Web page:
Arthritis & Rheumatism, Volume 62,
November 2010 Abstract Supplement
Abstracts of the American College of
Rheumatology/Association of Rheumatology Health Professionals
Annual Scientific Meeting
Atlanta, Georgia November 6-11, 2010.
Baseline CRP Predicts Early Improvement in Synovitis, Osteitis, and Erosion on MRI in RA Patients Treated with Tocilizumab: Results from the ACT-RAY MRI Substudy.
Troum6, Orrin M., Peterfy4, Charles G., Kaine3, Jeffrey L., Chung1, Carol, Anisfeld1, Andrew, Olech2, Ewa, Conaghan5, Philip G.
Genentech, a Member of the Roche Group, South San Francisco, CA
Oklahoma University Health Sciences Center, Oklahoma City, OK
Sarasota Arthritis Research Center, Sarasota, FL
Spire Sciences and Synarc, San Francisco, Kentfield, CA
University of Leeds, Leeds, United Kingdom
University of Southern California, Santa Monica, CA, Santa Monica, CA
IL-6R inhibition with tocilizumab (TCZ) inhibits progression of radiographic joint damage in patients (pts) with RA within 6 months. However, clinical and biochemical markers of disease activity, including CRP, and bone and cartilage turnover markers show improvement 24 weeks after TCZ initiation. Synovitis (SYN), particularly osteitis (OST), on magnetic resonance imaging (MRI) and elevated CRP levels have been shown to be strong predictors of radiographic progression of joint damage in patients with RA. This analysis examined early effects of TCZ on SYN, OST, and erosion (ERO) in pts with erosive RA who were inadequate responders to methotrexate (MTX-IR).
As part of a randomized, double-blind, phase 3b study (ACT-RAY) in MTX-IR pts, 63 RA pts on stable MTX were randomly assigned to continue stable MTX or to receive placebo, both in combination with TCZ 8 mg/kg IV every 4 weeks. In this substudy, 0.2T extremity MRI of one hand (metacarpophalangeal joints [MCP] 15) and wrist was acquired at baseline and at weeks 2 and 12. MR images were quality controlled and scored by two radiologists using a RAMRIS method blinded to visit order. In this interim analysis, blinded data from both TCZ arms were pooled and analyzed. CRP values were measured at baseline and every 4 weeks.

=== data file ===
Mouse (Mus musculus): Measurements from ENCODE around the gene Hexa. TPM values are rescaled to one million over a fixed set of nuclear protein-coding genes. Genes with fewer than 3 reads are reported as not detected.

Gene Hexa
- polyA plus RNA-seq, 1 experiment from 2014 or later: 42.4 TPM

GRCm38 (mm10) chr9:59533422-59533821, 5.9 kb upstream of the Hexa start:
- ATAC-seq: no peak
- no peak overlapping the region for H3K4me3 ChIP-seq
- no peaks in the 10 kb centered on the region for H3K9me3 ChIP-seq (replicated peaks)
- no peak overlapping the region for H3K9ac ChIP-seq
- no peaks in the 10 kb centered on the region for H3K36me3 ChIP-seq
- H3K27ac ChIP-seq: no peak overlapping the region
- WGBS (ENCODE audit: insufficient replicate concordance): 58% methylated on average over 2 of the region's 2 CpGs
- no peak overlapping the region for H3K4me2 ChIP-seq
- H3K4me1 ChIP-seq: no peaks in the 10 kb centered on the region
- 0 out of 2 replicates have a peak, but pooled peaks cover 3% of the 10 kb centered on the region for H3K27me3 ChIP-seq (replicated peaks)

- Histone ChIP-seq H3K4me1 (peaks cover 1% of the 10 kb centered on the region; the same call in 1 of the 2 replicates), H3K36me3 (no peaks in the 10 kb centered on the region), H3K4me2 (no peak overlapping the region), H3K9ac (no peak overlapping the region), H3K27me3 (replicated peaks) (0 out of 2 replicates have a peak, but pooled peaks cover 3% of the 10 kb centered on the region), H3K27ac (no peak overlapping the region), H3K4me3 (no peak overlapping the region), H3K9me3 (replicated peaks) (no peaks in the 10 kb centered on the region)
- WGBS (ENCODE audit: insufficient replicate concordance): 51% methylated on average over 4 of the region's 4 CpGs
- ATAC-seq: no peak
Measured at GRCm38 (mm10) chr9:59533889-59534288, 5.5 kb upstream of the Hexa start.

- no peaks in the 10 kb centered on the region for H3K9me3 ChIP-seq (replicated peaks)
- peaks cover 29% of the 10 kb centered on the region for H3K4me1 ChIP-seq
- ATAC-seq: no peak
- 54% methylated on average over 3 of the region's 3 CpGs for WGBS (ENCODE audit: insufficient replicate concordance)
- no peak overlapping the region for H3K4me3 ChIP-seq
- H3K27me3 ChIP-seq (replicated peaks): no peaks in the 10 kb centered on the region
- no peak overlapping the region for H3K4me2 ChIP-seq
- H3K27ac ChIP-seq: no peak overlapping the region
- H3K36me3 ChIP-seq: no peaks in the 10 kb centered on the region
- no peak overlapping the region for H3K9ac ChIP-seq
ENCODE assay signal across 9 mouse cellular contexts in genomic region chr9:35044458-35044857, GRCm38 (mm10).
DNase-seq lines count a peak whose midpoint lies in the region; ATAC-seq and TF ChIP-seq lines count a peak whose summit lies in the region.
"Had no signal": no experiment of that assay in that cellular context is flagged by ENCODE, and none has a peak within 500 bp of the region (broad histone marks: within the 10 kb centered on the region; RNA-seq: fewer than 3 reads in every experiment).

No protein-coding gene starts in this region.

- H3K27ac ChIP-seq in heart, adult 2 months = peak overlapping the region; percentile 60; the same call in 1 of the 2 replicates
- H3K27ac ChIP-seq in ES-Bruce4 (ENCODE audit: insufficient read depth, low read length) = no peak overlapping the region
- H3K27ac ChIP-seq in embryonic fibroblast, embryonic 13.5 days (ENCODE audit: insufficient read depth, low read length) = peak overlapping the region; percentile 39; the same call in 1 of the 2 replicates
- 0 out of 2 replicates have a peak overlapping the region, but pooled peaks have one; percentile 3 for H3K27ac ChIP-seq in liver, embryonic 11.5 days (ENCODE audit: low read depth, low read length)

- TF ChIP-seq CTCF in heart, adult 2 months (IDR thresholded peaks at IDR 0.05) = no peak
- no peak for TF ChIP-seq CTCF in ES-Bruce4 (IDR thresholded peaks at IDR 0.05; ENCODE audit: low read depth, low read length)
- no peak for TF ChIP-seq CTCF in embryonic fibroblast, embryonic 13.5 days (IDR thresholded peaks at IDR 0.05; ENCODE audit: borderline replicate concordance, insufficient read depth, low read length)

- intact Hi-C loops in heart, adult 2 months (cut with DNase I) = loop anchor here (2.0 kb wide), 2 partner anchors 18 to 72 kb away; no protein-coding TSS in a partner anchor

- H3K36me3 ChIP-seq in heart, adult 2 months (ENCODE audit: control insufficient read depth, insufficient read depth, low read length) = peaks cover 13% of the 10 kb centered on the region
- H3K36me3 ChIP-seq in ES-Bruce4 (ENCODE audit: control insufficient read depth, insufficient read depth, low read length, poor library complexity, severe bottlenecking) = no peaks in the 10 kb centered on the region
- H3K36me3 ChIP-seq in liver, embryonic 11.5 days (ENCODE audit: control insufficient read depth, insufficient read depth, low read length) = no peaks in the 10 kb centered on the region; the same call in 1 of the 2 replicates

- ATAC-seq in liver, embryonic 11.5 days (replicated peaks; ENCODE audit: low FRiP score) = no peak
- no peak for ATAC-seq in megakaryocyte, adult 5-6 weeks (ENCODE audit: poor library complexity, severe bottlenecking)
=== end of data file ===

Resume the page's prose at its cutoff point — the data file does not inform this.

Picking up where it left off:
By week 2, SYN scores improved in 44% of pts and improved >= smallest detectable change (SDC) in 7% of pts. By week 12, SYN and OST scores improved >=SDC in 32% and 28% of patients, respectively. Median ERO score did not change at either time point, but 10 pts showed ERO score change >=SDC (7 regressed [12%], 3 progressed [5%]) at week 12. Baseline CRP levels were variable, with a mean of 1.2 mg/dL (range 0.110.3); 93% of patients achieved normal CRP levels by week 12. Exploratory analysis stratifying MRI RAMRIS subscores by baseline CRP levels revealed that mean baseline SYN, OST, and ERO scores were numerically higher in patients with baseline CRP >=1.0 than in those with CRP <=0.3, or 0.31.0. Pts with high baseline CRP (>=1.0) were 1.7-, 7.2-, and 3.2-fold more likely to achieve improvements >=SDC in SYN, OST, and ERO, respectively, at week 12 than were pts with normal baseline CRP levels (<=0.3) (Table).
TCZ reduced synovitis in only 2 weeks and pre-erosive OST within 12 weeks of treatment initiation. Pts with baseline CRP levels >=1.0 mg/dL were more likely than pts with baseline CRP levels <1 mg/dL to achieve improvements in MRI measures of inflammation and erosive activity, indicating that CRP may have the potential to predict which pts willexperience the greatest MRI improvements after treatment with TCZ. Analysis of the upcoming 52-week visit from this study will offer an opportunity to confirm this observation. MRI evidence of early improvement with TCZ is in line with prior demonstration of inhibition of X-ray joint damage at 1 year and the observation that baseline CRP predicts radiographic progression.
To cite this abstract, please use the following information:
Troum, Orrin M., Peterfy, Charles G., Kaine, Jeffrey L., Chung, Carol, Anisfeld, Andrew, Olech, Ewa, et al; Baseline CRP Predicts Early Improvement in Synovitis, Osteitis, and Erosion on MRI in RA Patients Treated with Tocilizumab: Results from the ACT-RAY MRI Substudy. [abstract]. Arthritis Rheum 2010;62 Suppl 10 :120